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Victim Angry as Book on Sex Abuse Launched

Irish Examiner, 7 July 1999 by Evelyn Ring

GERRY Kelly is a victim of child abuse and a very angry man.

He was put into care through the courts when he was just eight months old.

He still has the court order that sealed his fate. As an infant he had been treated like a criminal because his parents were unable to look after him.

He spent the first eight years of his life in a home in Kilkenny, run by the Sisters of Charity. He got love and affection there. “When we were hungry we got bread and milk,” he recalled.

In 1966 the then Bishop of Ossary, Bishop Peter Birch, decided to close down the orphanage because of a demand at the time for residential care for handicapped children.

Gerard was one of 60 orphans transferred to what he described as a hell hole in Dublin the Industrial School in Artane.
“I spent three years in Artane and three years of hell,” Mr Kelly declared when attended the launch in Dublin yesterday of a book on child sexual abuse by the National Conference of Priests in Ireland.

He was nine years old when he went to Artane. He was beaten black and blue by every one of the Christian Brothers there.

During his second year in Artane he was sexually abused. The sexual abuse took place over a six year period.
“I was dragged out of my bed at night time and brought into a room off the main dormitory. There was a crucifix over the brother’s bed and he said to me: ‘I’m doing this in the name of God.’” He was then 10 years of age.

When he went to Mass one morning the brother was sitting behind him. The brother threatened him with more sexual abuse and he fainted. He was brought to the school’s infirmary where he recovered.

He had his medical records that stated that a doctor saw him after he fainted. He never saw a doctor in Artane because he was beaten black and blue.

His godparents lived in Dublin and went to visit him and were told he was suffering from TB. “I hadn’t got TB. I was beaten black and blue and could not even lie on my bed with the beatings I got,” he said.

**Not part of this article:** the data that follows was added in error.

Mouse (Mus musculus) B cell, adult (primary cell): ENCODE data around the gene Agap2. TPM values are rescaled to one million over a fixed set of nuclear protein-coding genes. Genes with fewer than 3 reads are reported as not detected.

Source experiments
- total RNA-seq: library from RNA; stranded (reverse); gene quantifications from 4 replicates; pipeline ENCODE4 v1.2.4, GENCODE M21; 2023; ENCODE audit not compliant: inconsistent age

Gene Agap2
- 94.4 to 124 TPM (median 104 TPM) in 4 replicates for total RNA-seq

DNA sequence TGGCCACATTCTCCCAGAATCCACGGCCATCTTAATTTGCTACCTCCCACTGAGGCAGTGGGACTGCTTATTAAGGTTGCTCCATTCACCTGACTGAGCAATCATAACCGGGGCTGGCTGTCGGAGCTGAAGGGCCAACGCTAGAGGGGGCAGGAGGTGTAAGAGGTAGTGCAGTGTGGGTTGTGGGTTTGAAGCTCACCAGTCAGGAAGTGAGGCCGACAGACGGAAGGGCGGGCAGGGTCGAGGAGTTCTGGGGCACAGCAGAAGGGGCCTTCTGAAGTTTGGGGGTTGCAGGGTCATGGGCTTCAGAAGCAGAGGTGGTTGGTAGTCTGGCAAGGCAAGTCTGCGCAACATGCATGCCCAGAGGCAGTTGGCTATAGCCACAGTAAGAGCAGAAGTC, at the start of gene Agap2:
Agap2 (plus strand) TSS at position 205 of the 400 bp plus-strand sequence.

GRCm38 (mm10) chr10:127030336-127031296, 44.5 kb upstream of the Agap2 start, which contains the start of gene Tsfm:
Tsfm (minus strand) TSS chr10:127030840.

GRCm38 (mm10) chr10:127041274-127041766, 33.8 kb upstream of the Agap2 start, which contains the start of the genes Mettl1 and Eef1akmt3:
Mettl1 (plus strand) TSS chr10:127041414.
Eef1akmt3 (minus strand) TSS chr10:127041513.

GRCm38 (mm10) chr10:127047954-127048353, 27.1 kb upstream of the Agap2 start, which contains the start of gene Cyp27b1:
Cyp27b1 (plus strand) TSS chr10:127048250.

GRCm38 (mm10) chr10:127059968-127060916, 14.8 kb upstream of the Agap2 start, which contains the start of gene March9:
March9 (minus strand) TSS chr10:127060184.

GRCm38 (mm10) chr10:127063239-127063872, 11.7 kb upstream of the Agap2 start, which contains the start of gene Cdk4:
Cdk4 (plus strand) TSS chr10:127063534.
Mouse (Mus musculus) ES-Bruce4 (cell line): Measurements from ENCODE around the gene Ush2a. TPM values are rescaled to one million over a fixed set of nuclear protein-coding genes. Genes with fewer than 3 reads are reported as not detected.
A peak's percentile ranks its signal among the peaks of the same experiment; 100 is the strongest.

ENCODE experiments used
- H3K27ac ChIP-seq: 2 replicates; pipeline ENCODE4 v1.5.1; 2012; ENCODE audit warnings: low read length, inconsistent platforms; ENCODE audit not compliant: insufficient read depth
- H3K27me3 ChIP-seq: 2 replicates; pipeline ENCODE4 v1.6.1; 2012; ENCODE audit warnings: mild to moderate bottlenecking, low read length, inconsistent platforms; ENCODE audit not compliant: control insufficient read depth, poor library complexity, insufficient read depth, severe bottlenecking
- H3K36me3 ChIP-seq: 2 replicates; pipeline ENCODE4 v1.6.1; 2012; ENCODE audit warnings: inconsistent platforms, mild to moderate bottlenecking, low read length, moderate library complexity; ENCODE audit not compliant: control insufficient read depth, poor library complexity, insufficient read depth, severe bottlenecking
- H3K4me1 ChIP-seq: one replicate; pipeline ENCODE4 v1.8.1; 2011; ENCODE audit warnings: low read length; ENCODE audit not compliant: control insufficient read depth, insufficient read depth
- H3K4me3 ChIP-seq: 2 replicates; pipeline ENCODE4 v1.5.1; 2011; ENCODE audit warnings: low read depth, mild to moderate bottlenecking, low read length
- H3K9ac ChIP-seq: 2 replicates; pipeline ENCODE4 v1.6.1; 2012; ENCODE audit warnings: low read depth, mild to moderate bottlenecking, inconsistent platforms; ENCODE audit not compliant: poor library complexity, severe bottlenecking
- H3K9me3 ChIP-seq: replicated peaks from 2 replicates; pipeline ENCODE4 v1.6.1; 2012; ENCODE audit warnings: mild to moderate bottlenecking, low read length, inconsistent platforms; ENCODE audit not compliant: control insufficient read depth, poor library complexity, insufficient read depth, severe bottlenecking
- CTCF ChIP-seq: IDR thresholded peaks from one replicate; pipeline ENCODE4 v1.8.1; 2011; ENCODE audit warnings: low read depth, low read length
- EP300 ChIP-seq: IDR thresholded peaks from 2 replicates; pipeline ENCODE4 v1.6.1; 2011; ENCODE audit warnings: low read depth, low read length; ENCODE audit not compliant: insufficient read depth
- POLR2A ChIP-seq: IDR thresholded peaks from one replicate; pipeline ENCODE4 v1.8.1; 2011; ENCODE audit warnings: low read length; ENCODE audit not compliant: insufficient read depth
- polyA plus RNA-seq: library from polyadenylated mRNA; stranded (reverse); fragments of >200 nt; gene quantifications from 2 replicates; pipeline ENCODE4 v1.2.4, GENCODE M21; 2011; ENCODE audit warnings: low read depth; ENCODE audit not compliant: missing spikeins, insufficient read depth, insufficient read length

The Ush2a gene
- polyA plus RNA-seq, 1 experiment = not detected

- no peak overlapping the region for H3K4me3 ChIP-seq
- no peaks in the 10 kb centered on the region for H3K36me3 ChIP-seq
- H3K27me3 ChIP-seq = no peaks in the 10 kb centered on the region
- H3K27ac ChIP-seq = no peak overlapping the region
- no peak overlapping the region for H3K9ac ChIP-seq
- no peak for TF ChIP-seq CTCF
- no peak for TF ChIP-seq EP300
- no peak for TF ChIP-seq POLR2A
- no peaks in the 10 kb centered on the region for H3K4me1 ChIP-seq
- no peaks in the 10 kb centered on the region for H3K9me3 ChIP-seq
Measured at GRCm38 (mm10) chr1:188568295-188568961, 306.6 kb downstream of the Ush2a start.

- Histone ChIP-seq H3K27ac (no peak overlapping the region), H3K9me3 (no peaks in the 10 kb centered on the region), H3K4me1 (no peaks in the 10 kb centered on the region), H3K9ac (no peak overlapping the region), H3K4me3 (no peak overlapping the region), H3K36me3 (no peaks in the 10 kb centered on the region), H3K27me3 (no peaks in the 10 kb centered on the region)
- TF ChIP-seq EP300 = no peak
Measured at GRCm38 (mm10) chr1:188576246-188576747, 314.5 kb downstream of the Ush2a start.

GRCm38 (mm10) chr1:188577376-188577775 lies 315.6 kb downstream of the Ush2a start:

He left Artane in 1969. The first nun in the history of the State to be convicted of raping a child taught him at school. “She battered me around the place and told me I was no good.”

He told the reverend mother in 1974 about his beatings in Artane but he was not believed. “You don’t make up those things. I know it I went through the system.”

But when he left in 1975 the reverend mother did him a great favour. She gave him his files. “She told me: ‘Some day in the future you might need this.’” In 1979 all the official records were burned in a fire.

Mr Kelly said he was angry with the system. He had told his story three and a half years ago. He had to drive 50 miles from his home to get counselling. “It is not good enough,” he said. “I met a man two weeks ago in Kilkenny who was abused by the Christian Brothers. He committed suicide. Society don’t care. There is no point telling me they care because they don’t care.”

He wanted the priests attending the launch of the book to tell their superiors “to get off their high horse” and live in the real world. He had sought a meeting with the head of the Christian Brothers but had been fobbed off. But would not be fobbed off anymore.

Last month, he had a three hour meeting with Bishop William Lee of Waterford and Lismore.

He described the bishop as a lovely man who had said Mr Kelly was welcome in his house anytime. “It is a start but something has to be done. I have gone three and a half years on this and I am not going back.

“I want justice and to protect other children from abuse. I have a nine year old son and I would do life for him in the morning if I found anyone ever touched him.”